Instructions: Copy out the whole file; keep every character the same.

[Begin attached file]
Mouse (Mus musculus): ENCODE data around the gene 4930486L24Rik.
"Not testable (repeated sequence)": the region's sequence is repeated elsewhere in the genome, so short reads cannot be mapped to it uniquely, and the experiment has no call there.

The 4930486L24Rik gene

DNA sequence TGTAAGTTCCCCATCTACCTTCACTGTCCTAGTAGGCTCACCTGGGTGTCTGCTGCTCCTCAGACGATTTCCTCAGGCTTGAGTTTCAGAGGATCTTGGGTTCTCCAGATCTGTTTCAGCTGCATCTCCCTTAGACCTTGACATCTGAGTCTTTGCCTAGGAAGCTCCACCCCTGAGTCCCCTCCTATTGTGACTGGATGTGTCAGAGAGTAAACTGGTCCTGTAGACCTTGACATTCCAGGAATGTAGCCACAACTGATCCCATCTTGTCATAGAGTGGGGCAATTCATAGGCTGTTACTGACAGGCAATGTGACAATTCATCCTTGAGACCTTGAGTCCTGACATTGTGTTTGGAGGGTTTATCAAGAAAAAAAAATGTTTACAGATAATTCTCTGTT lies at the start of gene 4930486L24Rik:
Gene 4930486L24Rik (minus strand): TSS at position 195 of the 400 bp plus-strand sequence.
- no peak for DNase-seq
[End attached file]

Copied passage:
Mouse (Mus musculus): ENCODE data around the gene 4930486L24Rik.
"Not testable (repeated sequence)": the region's sequence is repeated elsewhere in the genome, so short reads cannot be mapped to it uniquely, and the experiment has no call there.

The 4930486L24Rik gene

DNA sequence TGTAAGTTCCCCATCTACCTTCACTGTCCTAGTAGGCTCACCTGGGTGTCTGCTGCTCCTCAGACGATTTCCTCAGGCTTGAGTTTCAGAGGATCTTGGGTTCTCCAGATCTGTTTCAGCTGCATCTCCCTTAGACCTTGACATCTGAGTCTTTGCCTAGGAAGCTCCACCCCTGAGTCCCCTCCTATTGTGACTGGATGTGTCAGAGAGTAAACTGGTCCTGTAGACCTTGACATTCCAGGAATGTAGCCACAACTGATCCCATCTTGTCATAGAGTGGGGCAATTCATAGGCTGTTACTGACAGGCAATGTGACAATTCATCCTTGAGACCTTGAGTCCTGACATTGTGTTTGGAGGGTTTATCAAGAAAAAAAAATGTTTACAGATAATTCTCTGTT lies at the start of gene 4930486L24Rik:
Gene 4930486L24Rik (minus strand): TSS at position 195 of the 400 bp plus-strand sequence.
- no peak for DNase-seq